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Matt Holliday Should Hit Second for the Cardinals

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With Carlos Beltran leaving for New York, the Cardinals have an opening in the second spot of the lineup. Mike Matheny should use this opportunity to end the Cardinals' tradition of hitting their best player third in the lineup to make the most of their run-scoring abilities.

Carpenter-Holliday hitting 1-2? Get your Christmas jokes ready.
Carpenter-Holliday hitting 1-2? Get your Christmas jokes ready.
Sarah Glenn

For more than a decade, hitting third has been a badge of honor for the Cardinals, given to the team's best hitter. Albert Pujols took over for Mark McGwire after a brief Jim Edmonds/J.D. Drew interlude. After Pujols and Tony La Russa, the manager who pencilled in his name every day for a decade, left for respect and retirement, Mike Matheny continued the tradition by putting Matt Holliday in the third spot in the lineup. While some conventional wisdom held that a team should put its best hitter fourth, La Russa believed it important to get the team's best hitter up in the first. Matheny should do La Russa one better and put his best hitter a spot earlier to maximize Holliday's value.

Without delving too deeply into the statistical arguments regarding batting a team's best hitter second, the work in The Book lays out the argument for hitting a team's best hitter second. Keith Law recently advocated ($) for the same regarding Joey Votto, and Beyond the Box Score does a good job constructing the ideal lineup. The argument here aims to supplement the prior analysis with the components of the Cardinals' current lineup.

Last week, Bernie Miklasz over at the Post-Dispatch, discussed Cardinals' potential number two hitters without finding a very good solution. Earlier in the offseason, he argued for Jhonny Peralta based on his solid ability to get on base combined with decent pop. Carlos Beltran fit this mold well for the Cardinals, but he was also one of the best overall hitters on the team. Peralta is a solid signing, but he is most likely the sixth best hitter on the Cardinals in 2014. Slotting him four spots higher would give him roughly seventy more plate appearances over the course of the season that could be going to Holliday, Yadier Molina, Allen Craig, and Matt Adams.

Kolten Wong fits the mold of the prototypical two-hole hitter. He does not have a lot of power, but he has hit for a high average in the minors and shown the ability to get on base at a high rate with a .365 on-base percentage in the minors. If he could reproduce his Triple-A numbers of .303/.369/.466 he would be an excellent candidate to hit behind Matt Carpenter. Those numbers, although not as good as Holliday's, put him right in line with Molina, Adams, and Craig. At this point, expecting those numbers from Wong is unrealistic. None of the projections at fangraphs have Wong with an on-base average over .321 or a slugging percentage over .400. The Cardinals have the luxury of more proven hitters to hit higher in the lineup and can allow Wong to develop as a hitter in a less pressure-inducing lineup spot.

Over the course of the season, each lineup spot receives, on average, eighteen more plate appearances than the spot below. As a result, the lineup is best maximized with better hitters getting as many plate appearances as possible. As the leadoff hitter will hit with the bases empty more often due to leading off a game as well as typically hitting after the pitcher, Matt Carpenter is well-suited to that role due to his ability to get on base. That leaves Matt Holliday, Yadier Molina, and Matt Adams for the two-through-five spots in the lineup. Here are their 2013 statistics:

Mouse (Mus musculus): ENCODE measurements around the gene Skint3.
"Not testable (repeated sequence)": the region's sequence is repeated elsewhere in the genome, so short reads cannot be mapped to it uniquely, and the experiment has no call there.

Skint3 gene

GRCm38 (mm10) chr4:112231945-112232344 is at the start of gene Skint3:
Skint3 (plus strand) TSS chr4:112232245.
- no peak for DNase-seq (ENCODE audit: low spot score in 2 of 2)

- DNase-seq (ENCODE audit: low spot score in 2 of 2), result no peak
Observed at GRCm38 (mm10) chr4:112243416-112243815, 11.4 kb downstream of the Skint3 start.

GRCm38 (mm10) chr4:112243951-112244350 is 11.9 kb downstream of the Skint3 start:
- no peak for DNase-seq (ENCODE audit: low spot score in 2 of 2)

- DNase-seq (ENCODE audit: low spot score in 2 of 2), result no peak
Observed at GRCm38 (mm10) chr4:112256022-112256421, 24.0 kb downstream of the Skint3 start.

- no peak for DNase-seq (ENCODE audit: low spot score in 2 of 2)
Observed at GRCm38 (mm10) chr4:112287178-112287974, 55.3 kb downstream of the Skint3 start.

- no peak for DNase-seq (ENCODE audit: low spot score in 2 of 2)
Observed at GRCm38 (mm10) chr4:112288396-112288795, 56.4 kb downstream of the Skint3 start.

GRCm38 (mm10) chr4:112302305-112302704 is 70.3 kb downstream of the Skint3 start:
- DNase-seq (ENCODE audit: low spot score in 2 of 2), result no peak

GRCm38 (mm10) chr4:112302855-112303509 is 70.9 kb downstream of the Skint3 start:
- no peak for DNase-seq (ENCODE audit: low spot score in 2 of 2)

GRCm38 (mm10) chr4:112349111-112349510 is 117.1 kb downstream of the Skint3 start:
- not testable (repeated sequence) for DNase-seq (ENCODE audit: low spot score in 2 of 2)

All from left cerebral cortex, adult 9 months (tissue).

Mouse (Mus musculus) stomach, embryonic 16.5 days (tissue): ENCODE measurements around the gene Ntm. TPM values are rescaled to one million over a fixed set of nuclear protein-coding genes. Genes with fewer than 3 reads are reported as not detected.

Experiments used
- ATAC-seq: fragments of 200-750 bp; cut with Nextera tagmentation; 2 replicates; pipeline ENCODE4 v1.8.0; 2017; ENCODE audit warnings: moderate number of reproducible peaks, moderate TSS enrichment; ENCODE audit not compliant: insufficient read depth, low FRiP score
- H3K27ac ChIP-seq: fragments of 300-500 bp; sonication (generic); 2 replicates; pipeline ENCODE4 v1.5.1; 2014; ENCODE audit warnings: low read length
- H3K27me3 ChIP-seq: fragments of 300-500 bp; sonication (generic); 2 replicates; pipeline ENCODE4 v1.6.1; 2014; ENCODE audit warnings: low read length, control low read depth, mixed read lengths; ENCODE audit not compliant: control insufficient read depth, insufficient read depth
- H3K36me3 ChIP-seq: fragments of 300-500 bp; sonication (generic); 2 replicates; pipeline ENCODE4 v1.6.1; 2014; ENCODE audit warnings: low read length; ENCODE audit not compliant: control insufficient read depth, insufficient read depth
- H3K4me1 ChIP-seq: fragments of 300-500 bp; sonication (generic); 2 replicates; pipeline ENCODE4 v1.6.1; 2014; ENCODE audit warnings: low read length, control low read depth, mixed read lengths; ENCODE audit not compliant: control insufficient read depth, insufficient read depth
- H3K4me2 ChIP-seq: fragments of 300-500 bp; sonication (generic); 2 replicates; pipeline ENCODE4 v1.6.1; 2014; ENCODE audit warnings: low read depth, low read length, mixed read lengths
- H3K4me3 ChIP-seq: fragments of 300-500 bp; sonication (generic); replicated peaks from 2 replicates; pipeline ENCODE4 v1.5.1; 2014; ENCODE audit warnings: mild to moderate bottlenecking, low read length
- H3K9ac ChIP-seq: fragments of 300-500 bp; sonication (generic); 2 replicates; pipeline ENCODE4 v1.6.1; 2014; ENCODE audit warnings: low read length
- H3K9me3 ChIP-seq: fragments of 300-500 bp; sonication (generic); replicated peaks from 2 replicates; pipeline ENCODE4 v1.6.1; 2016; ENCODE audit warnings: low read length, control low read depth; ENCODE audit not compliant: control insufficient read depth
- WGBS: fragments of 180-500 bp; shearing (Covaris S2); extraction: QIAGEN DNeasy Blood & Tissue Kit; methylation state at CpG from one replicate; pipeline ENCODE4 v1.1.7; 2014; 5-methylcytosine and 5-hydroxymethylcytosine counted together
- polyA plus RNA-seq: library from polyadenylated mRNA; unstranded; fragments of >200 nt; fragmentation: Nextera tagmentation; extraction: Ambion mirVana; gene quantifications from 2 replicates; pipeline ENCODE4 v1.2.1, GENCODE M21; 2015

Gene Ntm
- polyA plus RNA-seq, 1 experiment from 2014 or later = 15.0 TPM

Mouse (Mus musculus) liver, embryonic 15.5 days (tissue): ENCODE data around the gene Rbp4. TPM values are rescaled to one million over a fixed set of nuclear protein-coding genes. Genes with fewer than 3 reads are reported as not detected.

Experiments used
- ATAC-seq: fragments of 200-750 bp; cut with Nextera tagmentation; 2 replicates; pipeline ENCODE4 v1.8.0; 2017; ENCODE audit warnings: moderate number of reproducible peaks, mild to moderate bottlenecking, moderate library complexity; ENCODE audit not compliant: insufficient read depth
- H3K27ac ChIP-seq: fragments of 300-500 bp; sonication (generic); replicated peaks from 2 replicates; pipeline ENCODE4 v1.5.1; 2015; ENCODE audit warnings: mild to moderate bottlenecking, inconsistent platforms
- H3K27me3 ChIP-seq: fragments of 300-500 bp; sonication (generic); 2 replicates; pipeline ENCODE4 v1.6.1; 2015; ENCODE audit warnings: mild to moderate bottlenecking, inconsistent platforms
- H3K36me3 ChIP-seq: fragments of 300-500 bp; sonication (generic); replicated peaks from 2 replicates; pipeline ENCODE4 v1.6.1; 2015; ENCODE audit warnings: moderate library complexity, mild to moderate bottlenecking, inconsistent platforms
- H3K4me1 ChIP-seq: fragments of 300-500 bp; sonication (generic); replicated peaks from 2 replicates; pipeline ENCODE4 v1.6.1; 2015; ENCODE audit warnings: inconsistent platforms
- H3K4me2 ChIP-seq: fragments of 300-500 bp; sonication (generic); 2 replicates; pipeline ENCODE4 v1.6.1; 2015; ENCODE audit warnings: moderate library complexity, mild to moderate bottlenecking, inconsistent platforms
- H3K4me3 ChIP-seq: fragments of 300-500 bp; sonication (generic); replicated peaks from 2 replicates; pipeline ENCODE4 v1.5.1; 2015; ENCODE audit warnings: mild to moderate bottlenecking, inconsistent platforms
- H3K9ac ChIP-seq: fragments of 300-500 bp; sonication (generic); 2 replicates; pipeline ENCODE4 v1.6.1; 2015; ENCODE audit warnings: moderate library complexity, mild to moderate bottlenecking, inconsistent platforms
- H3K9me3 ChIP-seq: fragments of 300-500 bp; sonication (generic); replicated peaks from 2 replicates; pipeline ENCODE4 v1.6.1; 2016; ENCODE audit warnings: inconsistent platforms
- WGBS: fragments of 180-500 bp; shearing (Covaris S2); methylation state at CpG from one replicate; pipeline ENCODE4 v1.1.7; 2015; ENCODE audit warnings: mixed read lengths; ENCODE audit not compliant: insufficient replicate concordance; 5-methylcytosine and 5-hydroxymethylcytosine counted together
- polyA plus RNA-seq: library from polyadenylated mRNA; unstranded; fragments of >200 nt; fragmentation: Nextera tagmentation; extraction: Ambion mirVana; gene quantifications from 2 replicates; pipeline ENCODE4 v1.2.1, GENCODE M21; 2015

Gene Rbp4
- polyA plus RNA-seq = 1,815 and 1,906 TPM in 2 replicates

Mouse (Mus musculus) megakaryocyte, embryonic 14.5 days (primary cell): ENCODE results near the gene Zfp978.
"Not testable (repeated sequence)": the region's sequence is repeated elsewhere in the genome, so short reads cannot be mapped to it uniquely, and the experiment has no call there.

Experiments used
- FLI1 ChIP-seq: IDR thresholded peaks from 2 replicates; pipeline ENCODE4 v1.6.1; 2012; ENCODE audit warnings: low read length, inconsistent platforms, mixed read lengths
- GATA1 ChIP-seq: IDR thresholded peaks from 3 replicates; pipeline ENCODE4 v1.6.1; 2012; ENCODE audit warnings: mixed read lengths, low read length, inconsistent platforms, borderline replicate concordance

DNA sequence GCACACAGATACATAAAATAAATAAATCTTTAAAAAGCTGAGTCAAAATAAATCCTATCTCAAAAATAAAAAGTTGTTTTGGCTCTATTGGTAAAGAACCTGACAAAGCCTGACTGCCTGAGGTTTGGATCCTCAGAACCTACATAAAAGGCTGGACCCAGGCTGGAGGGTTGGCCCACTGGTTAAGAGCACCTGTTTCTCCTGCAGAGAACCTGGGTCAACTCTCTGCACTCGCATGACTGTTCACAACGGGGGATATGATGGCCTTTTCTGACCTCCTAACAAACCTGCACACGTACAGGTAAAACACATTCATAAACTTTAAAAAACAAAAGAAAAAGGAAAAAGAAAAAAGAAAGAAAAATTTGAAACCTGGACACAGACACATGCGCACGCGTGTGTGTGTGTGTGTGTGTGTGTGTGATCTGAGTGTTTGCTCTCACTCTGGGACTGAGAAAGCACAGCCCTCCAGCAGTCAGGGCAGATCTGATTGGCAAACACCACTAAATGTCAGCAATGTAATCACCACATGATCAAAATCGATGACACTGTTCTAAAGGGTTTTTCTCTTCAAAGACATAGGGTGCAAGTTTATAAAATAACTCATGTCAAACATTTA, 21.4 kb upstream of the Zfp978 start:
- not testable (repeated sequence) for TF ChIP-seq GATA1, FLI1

Matt Holliday 0.300 0.389 0.490 0.190 0.383 2.2

Yadier Molina 0.319 0.359 0.477 0.158 0.362 -2.2

Allen Craig 0.315 0.373 0.457 0.142 0.363 -5.9

Matt Adams 0.284 0.335 0.503 0.220 0.365 -1.1

While Molina, Craig and Adams were all very good in 2013, Holliday was great. Adams showed more power, but Holliday's on base percentage beat everyone in the group by a comfortable margin. Holliday is also the only person in the group who is a positive on the basepaths. The BsR number, from fangraphs, shows how many runs compared to average a player is on the bases, including steals. While he may look awkward sometimes out in the field, he is a smart runner and good athlete who will not clog up the bases for the hitters behind him. Here are the ZiPS projections from fangraphs for the same players (link):


Matt Holliday 0.277 0.36 0.468 0.192 0.359

Yadier Molina 0.293 0.342 0.433 0.14 0.334

Allen Craig 0.284 0.338 0.454 0.17 0.346

Matt Adams 0.265 0.309 0.464 0.198 0.336

Again, Holliday outclasses the field. The main argument against placing a player like Holliday after the leadoff hitter is that it deprives him of plate appearances with more runners on base. While he is likely to see slightly fewer runners on base, that problem is mitigated by Carpenter's on-base skills ahead of him, and the extra plate appearances make up for fewer opportunities with runners on base. If losing those opportunities is troublesome, Matheny could bat the pitcher eighth. Running the ZiPS projections through the lineup analysis tool available at Baseball Musings, the top 20 run-scoring lineups for the Cardinals all had the pitcher batting eighth.

Admittedly, placing Holliday second as opposed to third is not likely to make a big impact on run-scoring for the Cardinals. However, just because it will not make a big difference is no reason to ignore a simple change that is more likely to net a positive result on the field. Hitting second as opposed to third should not be seen as a demotion for Holliday. Having the Cardinals' best hitter in the third spot of the lineup is a notion that should have left St. Louis along with Albert Pujols.